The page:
People outside the US are confused, with good reason, about how US elections work and one of the mysteries is how the results are ‘called’. In most countries, after the votes are tallied, an official certifying body declares the winner. While there are often exit polls that might predict the outcome before the official announcement, in practice the official call usually comes so quickly after the count that it does not matter.
But in the US, there is another layer between the vote count and the official certification because what voters are voting for are members of something called the Electoral College and it is these people who then vote for the president about a month later, although they are expected to vote according to how their state voted on election day. Since the result only becomes official on January 6, 2021 when Congress formally certifies the electoral college votes that were cast on December 14, we see that there is a two month gap between election day and the final certification.
So in the US we have the phenomenon of the media ‘calling’ the results for each state when they feel that they are sure what the final outcome will be. They base this on the actual vote counts as they come in plus statistical models based on how votes were cast in previous elections. As I have written before, this method works reasonably well when voting patterns are stable and history becomes a good guide. But this election is anything but, partly due to the extreme volatility of Trump, partly due to the effect of the pandemic, and partly due to the large number of mail-in ballots.
Analysts have urged the media companies to exercise caution when projecting results and warned them especially not to rely on the number of precincts reporting since that tends to be skewed towards the votes cast on election day. One of the most respected outfits in projecting results is the Associated Press and the AP has explained what they will be doing this year.
Shortly before the polls close, over 4,000 stringers report to county election centers. When the first polls close, they’ll be ready to start phoning in the raw vote as it is reported by the counties. They’ll place their calls to AP election centers around the country, which, due to the pandemic, will be virtual in 2020.
As votes are entered into the AP system, they must pass through computer programs that set off alerts in cases of discrepancies or apparent inconsistencies with previous voting history or other data. If a clerk enters numbers that show a significant disparity from expected patterns, for example, a popup box appears on his or her screen that summons a supervisor to intervene.
In all races tabulated by AP, we provide details on precincts reporting. This figure is the percentage of precincts in a race from which AP has received and is reporting results. In many states, this figure is a reasonably accurate estimate of the amount of vote counted, particularly in those states that do not separately report results for ballots cast in advance from those cast on Election Day.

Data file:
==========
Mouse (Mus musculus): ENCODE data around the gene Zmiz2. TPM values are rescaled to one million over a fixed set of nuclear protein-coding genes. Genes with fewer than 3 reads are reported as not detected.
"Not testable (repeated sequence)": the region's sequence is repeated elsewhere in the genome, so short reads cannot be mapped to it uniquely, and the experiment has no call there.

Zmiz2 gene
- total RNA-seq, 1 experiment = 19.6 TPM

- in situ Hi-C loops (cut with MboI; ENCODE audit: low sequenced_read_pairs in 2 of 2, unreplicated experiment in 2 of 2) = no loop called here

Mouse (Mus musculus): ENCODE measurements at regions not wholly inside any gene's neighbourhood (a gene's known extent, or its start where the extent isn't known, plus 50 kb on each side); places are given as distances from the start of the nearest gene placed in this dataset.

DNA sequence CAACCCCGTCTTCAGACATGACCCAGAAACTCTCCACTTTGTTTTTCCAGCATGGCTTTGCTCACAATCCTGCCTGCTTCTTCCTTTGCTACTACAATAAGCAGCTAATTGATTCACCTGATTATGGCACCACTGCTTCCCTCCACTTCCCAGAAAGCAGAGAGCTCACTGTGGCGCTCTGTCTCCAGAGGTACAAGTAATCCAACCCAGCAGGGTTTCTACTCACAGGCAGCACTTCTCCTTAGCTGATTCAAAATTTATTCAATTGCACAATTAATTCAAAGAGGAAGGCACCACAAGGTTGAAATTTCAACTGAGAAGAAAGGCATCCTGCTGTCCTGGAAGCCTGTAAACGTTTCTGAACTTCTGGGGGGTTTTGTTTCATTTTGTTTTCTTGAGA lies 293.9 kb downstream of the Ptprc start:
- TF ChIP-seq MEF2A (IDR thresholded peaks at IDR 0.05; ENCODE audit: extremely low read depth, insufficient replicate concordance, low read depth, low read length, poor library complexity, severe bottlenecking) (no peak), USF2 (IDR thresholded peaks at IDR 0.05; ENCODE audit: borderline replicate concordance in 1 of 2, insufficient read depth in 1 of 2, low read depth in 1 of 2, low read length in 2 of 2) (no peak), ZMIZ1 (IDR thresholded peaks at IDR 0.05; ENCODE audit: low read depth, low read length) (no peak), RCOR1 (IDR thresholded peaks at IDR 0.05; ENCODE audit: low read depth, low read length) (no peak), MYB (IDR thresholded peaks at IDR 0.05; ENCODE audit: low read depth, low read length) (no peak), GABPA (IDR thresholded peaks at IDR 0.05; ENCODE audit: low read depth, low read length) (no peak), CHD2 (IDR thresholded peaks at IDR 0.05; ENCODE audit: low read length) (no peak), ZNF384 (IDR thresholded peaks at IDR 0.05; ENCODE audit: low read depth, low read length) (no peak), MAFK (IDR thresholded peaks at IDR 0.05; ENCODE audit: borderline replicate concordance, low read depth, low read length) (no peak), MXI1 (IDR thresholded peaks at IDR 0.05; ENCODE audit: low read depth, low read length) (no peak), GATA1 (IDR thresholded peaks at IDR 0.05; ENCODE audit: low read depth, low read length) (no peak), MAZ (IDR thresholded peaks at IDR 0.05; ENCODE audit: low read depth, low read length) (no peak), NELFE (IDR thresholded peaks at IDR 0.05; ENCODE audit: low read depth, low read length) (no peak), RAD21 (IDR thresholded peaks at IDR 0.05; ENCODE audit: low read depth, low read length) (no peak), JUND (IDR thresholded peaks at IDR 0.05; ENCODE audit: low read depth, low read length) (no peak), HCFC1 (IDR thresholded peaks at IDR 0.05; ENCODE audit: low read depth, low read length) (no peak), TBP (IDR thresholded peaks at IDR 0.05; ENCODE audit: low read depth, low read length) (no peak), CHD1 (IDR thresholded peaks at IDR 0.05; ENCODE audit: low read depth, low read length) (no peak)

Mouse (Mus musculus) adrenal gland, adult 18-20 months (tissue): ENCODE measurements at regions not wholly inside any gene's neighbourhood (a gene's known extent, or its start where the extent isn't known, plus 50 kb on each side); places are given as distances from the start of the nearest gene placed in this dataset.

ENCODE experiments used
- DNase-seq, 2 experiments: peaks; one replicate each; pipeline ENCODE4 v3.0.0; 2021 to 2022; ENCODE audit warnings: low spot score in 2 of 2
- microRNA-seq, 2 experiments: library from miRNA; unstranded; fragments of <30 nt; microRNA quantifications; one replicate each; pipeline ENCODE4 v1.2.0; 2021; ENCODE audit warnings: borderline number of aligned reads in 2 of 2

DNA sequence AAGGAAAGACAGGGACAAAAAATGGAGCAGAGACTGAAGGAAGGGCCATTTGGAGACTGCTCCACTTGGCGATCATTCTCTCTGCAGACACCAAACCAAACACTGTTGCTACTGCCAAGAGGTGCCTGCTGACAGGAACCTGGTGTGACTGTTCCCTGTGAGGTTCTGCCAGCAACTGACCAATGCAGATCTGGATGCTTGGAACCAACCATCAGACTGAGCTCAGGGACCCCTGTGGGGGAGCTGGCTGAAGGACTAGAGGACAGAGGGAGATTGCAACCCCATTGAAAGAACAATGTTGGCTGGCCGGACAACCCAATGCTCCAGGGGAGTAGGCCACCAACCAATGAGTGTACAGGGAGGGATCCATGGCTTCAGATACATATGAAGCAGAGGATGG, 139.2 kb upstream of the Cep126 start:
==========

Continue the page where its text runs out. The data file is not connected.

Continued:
However, the percentage of precincts reporting can be deceiving. In some jurisdictions, election officials may report all of the advance vote as being from a single precinct. A precinct may also be counted as reporting, but that does not mean it has released all of its results. This is why it’s possible for more votes to be added to the count in a race even when 100% of precincts are reporting. This issue is often evident in a race where mail ballots may be accepted and counted well after Election Day. This is not a new phenomenon, but it will be a factor in more states in 2020 due to the expansion of advance voting brought on by the coronavirus pandemic.
In states that primarily conduct their elections by mail, or use vote centers in which voters from any precinct in a jurisdiction can cast their ballot at one of many locations, AP may choose to use an estimate of precincts reporting. This “proportional precincts” figure is calculated by dividing the total vote reported in a jurisdiction by the expected turnout in that jurisdiction.
If AP is using proportional precincts in a jurisdiction, it applies to all occurrences of precincts for all races reporting in that jurisdiction. When using proportional precincts, AP’s precincts reporting figure may not match those posted online by state and county election officials.
All clear? I didn’t think so. All we can hope for is that the media outlets exercise caution and not rush to be the first to report the results because any error will cause great confusion. It is always better to be right than to be first.